I regret that I didn't pull out the notebook and begin to sketch what we were observing along the terminator in the south southwest of Moon. But kneeling on towels and slightly crouched to a refractor pointing almost zenith in teen degrees Fahrenheit is not conducive to sketching. (It is also apparently obvious how a tracking mount would be more convenient.) Really I chickened out. Visiting the
sketch gallery in Belt of Venus, and following the links that Jeremy provides there, I let a lasting impression defeat me for the moment. Not next time.

Three nearly equal sized craters - Zucchius, Bettinus, and Kircher - arced above Bailly. One can see them lower left (8:00 to) to the great ray crater Tycho on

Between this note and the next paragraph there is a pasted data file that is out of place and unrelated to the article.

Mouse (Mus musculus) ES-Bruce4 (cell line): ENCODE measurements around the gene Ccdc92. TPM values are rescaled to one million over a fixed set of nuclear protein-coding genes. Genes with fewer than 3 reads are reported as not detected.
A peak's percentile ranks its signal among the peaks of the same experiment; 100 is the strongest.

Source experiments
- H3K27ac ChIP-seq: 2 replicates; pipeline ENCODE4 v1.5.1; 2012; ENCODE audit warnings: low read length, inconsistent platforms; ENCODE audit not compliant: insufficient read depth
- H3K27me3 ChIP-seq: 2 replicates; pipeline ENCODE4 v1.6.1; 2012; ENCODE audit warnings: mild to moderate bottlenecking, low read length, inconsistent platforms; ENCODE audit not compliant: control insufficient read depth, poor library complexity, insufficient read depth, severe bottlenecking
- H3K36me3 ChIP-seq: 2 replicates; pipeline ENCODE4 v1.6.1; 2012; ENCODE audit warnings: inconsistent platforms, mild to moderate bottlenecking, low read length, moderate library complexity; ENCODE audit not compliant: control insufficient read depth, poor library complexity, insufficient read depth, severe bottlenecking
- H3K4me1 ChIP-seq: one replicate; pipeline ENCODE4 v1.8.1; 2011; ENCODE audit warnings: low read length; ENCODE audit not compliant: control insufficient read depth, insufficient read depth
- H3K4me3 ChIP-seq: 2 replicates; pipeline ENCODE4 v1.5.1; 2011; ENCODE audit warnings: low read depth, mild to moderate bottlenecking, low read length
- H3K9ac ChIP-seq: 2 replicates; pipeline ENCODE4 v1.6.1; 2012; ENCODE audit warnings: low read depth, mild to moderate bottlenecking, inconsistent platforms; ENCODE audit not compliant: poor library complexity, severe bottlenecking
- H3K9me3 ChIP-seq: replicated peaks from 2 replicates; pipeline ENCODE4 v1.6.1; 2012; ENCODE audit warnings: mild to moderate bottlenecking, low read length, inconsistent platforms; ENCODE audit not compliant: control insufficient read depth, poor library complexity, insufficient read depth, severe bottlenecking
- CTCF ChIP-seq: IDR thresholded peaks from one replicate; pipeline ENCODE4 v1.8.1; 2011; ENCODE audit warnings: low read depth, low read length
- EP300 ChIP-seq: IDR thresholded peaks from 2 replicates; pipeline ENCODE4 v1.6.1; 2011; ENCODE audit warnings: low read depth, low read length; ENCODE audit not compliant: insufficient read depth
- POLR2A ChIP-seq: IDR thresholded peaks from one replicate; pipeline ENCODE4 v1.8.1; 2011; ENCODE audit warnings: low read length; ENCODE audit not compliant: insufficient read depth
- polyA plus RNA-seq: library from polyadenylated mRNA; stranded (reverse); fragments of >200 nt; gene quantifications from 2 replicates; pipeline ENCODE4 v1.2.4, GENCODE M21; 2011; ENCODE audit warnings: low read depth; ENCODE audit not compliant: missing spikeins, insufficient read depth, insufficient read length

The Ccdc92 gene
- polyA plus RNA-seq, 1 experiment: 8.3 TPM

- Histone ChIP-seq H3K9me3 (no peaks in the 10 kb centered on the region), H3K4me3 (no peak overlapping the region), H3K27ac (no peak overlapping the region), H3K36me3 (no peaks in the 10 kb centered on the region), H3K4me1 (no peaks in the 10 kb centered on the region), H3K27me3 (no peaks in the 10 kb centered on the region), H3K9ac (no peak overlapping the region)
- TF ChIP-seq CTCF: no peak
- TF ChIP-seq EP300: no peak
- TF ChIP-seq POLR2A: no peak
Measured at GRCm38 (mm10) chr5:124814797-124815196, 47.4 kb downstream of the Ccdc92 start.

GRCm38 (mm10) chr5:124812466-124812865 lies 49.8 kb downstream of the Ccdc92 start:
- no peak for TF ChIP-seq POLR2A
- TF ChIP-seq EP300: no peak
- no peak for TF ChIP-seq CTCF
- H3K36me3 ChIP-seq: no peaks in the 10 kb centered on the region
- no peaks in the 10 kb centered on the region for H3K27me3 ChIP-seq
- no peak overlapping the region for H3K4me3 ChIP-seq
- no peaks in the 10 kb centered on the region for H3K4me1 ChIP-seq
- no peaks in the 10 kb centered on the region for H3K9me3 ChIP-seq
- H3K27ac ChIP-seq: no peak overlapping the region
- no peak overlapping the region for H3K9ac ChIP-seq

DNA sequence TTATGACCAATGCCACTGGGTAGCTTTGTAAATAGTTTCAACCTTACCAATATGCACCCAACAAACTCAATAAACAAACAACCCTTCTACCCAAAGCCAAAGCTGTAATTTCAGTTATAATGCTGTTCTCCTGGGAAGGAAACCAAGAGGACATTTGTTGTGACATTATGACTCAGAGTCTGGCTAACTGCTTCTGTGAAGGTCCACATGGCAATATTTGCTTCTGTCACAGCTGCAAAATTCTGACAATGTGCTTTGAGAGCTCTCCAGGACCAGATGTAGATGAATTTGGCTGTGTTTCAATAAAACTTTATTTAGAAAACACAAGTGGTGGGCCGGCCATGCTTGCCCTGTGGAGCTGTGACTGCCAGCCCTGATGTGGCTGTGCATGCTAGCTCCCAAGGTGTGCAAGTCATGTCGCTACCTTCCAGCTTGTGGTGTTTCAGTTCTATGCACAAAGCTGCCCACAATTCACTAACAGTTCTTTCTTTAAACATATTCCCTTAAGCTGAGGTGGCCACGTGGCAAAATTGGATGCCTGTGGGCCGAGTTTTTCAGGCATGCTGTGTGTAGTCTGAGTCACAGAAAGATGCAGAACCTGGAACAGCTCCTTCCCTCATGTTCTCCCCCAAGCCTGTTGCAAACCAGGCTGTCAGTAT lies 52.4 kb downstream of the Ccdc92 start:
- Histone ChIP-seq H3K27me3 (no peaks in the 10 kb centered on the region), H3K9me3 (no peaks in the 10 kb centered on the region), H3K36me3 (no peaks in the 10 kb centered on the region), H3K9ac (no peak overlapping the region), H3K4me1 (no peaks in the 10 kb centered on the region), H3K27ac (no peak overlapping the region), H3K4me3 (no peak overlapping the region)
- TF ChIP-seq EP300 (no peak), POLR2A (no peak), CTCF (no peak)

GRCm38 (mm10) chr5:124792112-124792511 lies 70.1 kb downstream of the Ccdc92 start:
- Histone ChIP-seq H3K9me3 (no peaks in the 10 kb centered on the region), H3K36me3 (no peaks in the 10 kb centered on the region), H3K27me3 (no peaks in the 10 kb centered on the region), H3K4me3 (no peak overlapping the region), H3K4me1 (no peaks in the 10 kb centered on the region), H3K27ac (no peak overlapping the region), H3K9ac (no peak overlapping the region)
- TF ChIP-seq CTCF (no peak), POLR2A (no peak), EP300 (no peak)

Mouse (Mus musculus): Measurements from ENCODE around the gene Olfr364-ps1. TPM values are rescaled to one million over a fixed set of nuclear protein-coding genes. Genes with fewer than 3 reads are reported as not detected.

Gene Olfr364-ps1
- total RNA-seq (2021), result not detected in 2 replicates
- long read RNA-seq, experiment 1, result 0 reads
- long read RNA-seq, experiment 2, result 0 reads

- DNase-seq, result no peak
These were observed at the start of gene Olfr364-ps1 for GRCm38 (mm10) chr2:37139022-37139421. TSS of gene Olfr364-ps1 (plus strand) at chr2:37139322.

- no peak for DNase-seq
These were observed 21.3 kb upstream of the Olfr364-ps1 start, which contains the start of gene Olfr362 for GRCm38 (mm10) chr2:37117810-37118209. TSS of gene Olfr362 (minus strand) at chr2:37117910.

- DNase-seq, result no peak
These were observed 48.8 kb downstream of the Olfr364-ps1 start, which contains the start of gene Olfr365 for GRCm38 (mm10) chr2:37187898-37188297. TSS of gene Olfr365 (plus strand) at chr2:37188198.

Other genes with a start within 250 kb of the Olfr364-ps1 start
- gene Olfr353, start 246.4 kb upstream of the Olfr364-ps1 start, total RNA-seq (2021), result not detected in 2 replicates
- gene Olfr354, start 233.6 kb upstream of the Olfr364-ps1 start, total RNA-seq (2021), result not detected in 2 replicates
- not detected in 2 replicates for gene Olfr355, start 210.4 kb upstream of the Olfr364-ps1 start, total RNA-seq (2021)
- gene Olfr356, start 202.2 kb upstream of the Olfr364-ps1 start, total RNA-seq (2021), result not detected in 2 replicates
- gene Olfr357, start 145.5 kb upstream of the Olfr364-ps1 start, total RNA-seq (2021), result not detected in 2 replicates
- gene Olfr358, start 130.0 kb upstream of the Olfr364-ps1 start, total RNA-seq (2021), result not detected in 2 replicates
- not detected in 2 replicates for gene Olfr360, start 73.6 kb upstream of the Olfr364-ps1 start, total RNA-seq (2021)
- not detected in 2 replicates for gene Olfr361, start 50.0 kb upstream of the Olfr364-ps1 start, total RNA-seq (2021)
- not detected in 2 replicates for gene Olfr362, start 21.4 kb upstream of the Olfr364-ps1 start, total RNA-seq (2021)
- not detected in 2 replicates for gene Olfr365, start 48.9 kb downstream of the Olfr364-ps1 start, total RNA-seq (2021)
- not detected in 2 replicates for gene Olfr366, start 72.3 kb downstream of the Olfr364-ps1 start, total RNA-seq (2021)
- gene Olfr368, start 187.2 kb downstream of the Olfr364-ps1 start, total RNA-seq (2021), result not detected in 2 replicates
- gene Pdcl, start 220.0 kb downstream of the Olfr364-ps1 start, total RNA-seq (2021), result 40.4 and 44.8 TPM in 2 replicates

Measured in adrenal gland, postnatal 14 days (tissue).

Vern's blog. Charlie & I observed Bailly at 182x and even as high as 325x. (At 325x, the dirt on my lens really stood out.) In both cases the seeing held up, with only occasional blurring. The detail was amazing seeing small rilles and craterlets on the floor and north eastern rim. The crater was half in shadow, black, and half illuminated. A ridge appeared to run across the length of the crater with one prominent crater Bailly B with an encroaching smaller crater in its eastern wall, further west-northwest along this central ridge and where the shadow fell, part of another crater was observed. Three broad shadows ribbed along the southern rim of crater Bailly like pinstripes. Bailly B's was responsible for the one to the east, forming an hour glass shape. To the west the partial crater was responsible for the middle shadow on the wall, and we didn't identify what projected the third shadow, perhaps a peak on that ridge. This map image displays something similar to what we observed.